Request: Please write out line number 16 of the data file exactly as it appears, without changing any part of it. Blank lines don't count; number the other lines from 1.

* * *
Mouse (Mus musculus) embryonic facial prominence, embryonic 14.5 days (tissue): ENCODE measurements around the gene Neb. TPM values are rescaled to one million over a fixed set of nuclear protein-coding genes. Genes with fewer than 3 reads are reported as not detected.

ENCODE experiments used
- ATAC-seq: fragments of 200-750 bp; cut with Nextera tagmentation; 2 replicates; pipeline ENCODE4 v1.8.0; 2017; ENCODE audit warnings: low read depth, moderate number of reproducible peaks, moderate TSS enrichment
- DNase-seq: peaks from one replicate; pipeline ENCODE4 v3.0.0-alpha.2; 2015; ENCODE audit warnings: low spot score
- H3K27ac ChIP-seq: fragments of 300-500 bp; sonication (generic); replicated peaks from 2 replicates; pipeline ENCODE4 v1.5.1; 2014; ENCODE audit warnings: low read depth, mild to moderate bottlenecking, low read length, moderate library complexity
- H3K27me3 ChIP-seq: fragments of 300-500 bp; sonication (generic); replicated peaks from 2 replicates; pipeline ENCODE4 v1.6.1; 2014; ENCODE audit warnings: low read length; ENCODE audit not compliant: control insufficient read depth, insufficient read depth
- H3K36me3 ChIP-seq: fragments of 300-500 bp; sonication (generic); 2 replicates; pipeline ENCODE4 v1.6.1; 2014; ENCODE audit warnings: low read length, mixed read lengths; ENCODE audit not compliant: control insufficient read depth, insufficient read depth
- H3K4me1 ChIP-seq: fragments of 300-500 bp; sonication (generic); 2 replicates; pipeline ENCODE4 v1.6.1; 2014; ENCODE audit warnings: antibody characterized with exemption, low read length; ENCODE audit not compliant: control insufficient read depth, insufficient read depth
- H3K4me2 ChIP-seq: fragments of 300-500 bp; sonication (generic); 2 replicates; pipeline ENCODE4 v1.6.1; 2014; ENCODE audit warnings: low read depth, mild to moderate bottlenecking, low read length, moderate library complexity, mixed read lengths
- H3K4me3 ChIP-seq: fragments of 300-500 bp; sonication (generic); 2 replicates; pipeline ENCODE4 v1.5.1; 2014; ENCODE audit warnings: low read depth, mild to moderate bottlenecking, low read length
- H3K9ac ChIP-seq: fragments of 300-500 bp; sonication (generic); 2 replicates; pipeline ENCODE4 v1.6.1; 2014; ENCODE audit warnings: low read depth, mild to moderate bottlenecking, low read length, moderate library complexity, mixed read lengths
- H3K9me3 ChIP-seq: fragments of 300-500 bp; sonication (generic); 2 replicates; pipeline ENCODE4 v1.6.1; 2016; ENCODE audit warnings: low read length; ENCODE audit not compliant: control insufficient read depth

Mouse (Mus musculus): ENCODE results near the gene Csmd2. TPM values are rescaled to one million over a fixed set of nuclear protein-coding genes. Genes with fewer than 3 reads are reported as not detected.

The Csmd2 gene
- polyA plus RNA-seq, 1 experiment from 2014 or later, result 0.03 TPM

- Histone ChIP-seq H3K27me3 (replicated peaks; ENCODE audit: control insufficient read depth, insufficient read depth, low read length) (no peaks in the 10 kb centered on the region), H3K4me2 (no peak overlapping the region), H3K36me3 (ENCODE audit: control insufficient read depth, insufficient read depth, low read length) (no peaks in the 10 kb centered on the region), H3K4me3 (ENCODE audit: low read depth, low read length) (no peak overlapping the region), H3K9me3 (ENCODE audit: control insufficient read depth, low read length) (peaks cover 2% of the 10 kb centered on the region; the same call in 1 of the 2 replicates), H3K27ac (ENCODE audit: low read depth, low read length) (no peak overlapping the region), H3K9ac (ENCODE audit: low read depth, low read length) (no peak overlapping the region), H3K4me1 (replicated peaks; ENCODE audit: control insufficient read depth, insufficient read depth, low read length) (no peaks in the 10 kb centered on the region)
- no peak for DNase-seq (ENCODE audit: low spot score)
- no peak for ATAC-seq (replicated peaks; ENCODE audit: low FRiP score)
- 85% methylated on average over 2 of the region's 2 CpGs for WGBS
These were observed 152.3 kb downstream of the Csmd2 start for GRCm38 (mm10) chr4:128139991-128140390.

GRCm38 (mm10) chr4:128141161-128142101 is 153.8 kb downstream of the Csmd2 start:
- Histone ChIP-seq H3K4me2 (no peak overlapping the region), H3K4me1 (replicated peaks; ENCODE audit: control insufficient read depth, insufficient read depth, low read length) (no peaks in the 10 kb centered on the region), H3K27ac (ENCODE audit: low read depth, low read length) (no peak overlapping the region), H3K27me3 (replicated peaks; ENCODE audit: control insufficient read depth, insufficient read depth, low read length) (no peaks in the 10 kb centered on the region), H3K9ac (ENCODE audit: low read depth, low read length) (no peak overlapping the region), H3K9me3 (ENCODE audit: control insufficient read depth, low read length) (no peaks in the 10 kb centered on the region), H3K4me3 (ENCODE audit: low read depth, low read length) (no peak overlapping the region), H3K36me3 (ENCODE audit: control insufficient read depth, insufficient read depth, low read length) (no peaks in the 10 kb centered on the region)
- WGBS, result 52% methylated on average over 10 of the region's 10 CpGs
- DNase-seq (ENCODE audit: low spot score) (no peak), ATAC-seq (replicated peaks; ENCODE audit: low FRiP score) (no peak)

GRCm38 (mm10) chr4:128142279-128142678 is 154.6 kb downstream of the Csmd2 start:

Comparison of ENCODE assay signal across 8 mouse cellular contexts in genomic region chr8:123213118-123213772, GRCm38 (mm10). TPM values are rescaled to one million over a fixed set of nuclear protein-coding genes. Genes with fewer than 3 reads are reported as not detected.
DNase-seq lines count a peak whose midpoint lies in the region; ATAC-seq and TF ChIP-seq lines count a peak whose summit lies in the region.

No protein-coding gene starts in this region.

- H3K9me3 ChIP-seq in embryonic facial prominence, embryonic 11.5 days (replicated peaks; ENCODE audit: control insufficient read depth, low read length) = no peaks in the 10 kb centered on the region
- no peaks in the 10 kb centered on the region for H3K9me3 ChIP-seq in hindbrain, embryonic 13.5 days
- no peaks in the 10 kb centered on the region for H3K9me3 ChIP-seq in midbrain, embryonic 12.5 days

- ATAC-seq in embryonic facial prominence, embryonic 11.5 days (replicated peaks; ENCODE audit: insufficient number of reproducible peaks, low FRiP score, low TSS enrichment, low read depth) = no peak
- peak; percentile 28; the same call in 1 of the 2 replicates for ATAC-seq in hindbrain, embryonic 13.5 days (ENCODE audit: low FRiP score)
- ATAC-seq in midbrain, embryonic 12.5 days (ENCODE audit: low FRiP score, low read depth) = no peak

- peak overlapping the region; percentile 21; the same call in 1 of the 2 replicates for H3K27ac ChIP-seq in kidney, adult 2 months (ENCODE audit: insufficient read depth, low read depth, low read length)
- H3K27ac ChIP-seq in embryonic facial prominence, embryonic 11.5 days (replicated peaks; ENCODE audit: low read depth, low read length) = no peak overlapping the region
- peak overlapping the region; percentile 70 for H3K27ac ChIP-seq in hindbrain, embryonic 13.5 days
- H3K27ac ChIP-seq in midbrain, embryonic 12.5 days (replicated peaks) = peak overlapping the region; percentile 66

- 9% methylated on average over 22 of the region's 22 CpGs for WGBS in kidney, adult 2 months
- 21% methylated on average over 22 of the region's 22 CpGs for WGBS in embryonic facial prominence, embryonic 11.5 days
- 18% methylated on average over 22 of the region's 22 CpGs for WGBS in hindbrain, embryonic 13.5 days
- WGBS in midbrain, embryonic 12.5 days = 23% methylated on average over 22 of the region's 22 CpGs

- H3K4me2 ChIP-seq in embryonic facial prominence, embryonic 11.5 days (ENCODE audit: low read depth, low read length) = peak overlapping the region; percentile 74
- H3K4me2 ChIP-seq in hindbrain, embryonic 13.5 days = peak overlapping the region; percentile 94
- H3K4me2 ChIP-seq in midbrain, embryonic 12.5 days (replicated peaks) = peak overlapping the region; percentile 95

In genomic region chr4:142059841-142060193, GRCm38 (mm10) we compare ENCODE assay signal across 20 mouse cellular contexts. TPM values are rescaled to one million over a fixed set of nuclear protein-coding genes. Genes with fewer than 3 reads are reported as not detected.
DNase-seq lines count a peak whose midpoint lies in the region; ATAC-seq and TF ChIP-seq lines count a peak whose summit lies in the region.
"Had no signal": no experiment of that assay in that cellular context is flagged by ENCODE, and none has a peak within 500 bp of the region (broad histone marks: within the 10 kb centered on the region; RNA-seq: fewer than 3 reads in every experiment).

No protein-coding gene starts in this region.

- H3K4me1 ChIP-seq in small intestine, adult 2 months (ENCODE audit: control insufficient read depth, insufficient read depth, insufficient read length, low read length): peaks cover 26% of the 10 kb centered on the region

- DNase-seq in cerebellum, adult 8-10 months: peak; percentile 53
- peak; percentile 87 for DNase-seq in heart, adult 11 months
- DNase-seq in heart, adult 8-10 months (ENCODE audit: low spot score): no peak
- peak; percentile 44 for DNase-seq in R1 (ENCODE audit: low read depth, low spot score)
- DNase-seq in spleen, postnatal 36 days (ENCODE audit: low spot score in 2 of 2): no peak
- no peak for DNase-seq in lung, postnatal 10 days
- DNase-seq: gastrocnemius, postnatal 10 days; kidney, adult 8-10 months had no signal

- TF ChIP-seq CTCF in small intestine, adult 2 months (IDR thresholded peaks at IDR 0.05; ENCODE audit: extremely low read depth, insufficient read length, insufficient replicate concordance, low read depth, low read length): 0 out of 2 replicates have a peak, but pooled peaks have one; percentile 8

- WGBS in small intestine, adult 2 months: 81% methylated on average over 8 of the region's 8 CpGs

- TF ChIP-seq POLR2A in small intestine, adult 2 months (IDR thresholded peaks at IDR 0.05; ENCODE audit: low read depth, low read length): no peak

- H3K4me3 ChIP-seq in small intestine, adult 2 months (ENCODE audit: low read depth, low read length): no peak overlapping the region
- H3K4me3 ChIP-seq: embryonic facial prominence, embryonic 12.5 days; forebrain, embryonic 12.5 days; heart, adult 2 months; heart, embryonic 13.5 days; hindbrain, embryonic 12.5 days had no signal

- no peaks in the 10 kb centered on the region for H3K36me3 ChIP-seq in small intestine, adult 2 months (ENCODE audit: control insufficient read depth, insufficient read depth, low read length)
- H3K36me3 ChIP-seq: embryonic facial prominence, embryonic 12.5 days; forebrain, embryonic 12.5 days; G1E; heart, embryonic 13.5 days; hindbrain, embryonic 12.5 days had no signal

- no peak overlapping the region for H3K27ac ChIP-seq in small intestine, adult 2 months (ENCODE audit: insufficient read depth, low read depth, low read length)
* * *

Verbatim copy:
- Histone ChIP-seq H3K27me3 (replicated peaks; ENCODE audit: control insufficient read depth, insufficient read depth, low read length) (no peaks in the 10 kb centered on the region), H3K4me2 (no peak overlapping the region), H3K36me3 (ENCODE audit: control insufficient read depth, insufficient read depth, low read length) (no peaks in the 10 kb centered on the region), H3K4me3 (ENCODE audit: low read depth, low read length) (no peak overlapping the region), H3K9me3 (ENCODE audit: control insufficient read depth, low read length) (peaks cover 2% of the 10 kb centered on the region; the same call in 1 of the 2 replicates), H3K27ac (ENCODE audit: low read depth, low read length) (no peak overlapping the region), H3K9ac (ENCODE audit: low read depth, low read length) (no peak overlapping the region), H3K4me1 (replicated peaks; ENCODE audit: control insufficient read depth, insufficient read depth, low read length) (no peaks in the 10 kb centered on the region)